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The Fourth Amendment to the United States Constitution protects citizens from unreasonable searches and seizures conducted by law enforcement personnel. This right is protected in part by the requirement that law enforcement officers obtain search warrants prior to searching for and seizing evidence. Searches conducted without a warrant are generally unreasonable. This warrant requirement is not absolute, however, as the Supreme Court recognizes exceptions when certain exigent circumstances exist. Exigent circumstances exist when there is no time to obtain a warrant and the police are compelled to act quickly. Under such circumstances, searches may be reasonable despite the absence of a warrant.
Though the Supreme Court has upheld warrantless searches where the exigency was related to police action, in each instance, the police conduct involved a response to an exigency, not proactive conduct that created one. When police actions create exigent circumstances, as opposed to merely encountering them during an investigation, courts must determine whether the police action permissibly or impermissibly created the exigency. While this permissibility inquiry may appear straightforward, courts differ on the standard to apply when weighing the propriety of police actions. Circuit courts seem to agree that the basis for any review is the reasonableness of police action but disagree over the role the police officers’ subjective intent should play. . . .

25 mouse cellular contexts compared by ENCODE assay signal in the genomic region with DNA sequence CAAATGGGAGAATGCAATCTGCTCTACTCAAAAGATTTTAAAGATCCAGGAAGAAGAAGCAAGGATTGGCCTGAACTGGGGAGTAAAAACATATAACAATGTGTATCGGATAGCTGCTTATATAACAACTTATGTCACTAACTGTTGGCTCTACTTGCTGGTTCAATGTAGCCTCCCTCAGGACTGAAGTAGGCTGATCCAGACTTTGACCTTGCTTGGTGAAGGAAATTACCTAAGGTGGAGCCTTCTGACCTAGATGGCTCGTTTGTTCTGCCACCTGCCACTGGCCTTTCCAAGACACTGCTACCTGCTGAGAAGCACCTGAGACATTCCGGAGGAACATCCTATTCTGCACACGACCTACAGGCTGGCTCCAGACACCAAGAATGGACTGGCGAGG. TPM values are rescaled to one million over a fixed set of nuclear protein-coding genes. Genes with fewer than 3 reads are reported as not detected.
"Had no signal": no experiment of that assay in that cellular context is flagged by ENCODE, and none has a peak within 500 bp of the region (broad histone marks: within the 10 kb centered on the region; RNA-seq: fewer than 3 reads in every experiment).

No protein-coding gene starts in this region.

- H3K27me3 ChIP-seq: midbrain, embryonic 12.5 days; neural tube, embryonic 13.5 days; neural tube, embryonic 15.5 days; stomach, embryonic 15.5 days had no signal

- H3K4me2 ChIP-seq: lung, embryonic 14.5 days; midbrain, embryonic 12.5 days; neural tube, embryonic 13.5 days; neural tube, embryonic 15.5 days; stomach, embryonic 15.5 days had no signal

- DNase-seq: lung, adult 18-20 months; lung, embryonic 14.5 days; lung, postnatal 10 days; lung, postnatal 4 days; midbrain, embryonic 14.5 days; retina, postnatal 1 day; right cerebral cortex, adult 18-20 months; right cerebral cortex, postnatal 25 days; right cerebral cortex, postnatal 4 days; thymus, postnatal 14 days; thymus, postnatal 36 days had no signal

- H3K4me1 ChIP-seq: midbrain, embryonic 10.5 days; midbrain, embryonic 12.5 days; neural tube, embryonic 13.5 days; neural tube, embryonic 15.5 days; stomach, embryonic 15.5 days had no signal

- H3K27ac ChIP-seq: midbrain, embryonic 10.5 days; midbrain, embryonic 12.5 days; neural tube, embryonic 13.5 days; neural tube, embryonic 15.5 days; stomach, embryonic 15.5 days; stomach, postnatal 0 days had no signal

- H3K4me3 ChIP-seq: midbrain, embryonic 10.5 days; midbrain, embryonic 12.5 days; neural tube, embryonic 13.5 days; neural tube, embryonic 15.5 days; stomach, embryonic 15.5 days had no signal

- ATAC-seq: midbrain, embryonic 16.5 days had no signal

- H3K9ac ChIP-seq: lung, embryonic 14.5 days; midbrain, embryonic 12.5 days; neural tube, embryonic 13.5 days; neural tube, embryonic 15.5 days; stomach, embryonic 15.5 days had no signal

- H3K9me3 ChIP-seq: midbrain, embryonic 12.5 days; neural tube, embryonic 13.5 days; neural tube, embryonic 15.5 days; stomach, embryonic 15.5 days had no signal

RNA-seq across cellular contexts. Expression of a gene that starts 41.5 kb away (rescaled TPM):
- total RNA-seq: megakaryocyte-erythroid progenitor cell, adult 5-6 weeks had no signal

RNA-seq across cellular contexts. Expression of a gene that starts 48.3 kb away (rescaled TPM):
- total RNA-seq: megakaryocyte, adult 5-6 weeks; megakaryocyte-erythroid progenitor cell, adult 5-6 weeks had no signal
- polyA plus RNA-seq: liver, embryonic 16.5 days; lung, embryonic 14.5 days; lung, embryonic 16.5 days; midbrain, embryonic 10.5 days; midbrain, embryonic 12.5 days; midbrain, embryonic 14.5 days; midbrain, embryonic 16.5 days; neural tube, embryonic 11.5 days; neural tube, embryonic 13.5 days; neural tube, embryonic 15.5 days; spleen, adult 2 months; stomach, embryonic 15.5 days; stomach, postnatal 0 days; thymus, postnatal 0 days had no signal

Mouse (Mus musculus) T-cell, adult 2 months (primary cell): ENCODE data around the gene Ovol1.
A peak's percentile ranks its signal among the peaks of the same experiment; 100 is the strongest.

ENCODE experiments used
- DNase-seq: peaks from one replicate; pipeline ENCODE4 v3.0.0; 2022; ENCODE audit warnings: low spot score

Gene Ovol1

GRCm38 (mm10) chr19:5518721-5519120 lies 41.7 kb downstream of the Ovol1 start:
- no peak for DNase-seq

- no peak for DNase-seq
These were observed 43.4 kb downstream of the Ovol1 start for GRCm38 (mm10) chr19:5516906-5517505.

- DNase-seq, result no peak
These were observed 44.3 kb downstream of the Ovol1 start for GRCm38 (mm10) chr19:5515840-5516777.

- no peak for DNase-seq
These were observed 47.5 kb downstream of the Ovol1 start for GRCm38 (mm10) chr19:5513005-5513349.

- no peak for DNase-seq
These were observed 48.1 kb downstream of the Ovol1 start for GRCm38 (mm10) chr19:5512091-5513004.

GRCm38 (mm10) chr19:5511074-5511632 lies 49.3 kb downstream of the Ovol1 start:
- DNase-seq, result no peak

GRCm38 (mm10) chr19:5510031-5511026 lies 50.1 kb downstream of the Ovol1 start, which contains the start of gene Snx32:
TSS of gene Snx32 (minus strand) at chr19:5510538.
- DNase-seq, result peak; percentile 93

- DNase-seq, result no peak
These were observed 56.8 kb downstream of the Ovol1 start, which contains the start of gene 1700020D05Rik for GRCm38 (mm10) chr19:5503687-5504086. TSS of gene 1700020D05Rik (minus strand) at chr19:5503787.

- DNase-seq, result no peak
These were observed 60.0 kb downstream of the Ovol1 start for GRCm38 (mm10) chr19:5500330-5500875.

The purpose of this Article is to advance three propositions as worthy of consideration by courts when deciding cases involving a conflict between the First Amendment and the Fourteenth Amendment’s Equal Protection Clause.